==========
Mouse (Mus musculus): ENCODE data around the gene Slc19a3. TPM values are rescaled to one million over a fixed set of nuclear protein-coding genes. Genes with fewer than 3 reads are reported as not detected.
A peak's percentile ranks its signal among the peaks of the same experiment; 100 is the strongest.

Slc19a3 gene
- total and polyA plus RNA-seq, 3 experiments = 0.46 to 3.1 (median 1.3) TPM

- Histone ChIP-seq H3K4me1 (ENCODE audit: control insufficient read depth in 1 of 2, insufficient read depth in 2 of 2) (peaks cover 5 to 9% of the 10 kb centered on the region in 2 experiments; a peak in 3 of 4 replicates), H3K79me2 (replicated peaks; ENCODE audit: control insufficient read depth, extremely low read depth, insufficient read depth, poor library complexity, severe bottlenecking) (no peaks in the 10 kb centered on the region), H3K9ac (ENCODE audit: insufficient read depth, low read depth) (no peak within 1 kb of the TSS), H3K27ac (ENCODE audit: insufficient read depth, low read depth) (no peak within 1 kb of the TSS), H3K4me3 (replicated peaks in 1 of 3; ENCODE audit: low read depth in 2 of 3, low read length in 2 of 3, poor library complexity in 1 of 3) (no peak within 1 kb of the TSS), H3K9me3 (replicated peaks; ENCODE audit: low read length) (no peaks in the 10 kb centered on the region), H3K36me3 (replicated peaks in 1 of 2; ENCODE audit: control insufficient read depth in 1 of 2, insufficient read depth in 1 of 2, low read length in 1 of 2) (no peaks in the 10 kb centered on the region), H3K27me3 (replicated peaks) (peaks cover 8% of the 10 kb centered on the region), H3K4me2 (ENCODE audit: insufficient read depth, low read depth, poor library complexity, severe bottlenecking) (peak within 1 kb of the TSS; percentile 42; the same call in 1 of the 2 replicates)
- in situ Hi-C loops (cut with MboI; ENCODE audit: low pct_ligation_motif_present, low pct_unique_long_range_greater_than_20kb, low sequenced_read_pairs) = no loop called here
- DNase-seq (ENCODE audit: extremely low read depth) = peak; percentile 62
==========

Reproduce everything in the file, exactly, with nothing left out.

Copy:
Mouse (Mus musculus): ENCODE data around the gene Slc19a3. TPM values are rescaled to one million over a fixed set of nuclear protein-coding genes. Genes with fewer than 3 reads are reported as not detected.
A peak's percentile ranks its signal among the peaks of the same experiment; 100 is the strongest.

Slc19a3 gene
- total and polyA plus RNA-seq, 3 experiments = 0.46 to 3.1 (median 1.3) TPM

- Histone ChIP-seq H3K4me1 (ENCODE audit: control insufficient read depth in 1 of 2, insufficient read depth in 2 of 2) (peaks cover 5 to 9% of the 10 kb centered on the region in 2 experiments; a peak in 3 of 4 replicates), H3K79me2 (replicated peaks; ENCODE audit: control insufficient read depth, extremely low read depth, insufficient read depth, poor library complexity, severe bottlenecking) (no peaks in the 10 kb centered on the region), H3K9ac (ENCODE audit: insufficient read depth, low read depth) (no peak within 1 kb of the TSS), H3K27ac (ENCODE audit: insufficient read depth, low read depth) (no peak within 1 kb of the TSS), H3K4me3 (replicated peaks in 1 of 3; ENCODE audit: low read depth in 2 of 3, low read length in 2 of 3, poor library complexity in 1 of 3) (no peak within 1 kb of the TSS), H3K9me3 (replicated peaks; ENCODE audit: low read length) (no peaks in the 10 kb centered on the region), H3K36me3 (replicated peaks in 1 of 2; ENCODE audit: control insufficient read depth in 1 of 2, insufficient read depth in 1 of 2, low read length in 1 of 2) (no peaks in the 10 kb centered on the region), H3K27me3 (replicated peaks) (peaks cover 8% of the 10 kb centered on the region), H3K4me2 (ENCODE audit: insufficient read depth, low read depth, poor library complexity, severe bottlenecking) (peak within 1 kb of the TSS; percentile 42; the same call in 1 of the 2 replicates)
- in situ Hi-C loops (cut with MboI; ENCODE audit: low pct_ligation_motif_present, low pct_unique_long_range_greater_than_20kb, low sequenced_read_pairs) = no loop called here
- DNase-seq (ENCODE audit: extremely low read depth) = peak; percentile 62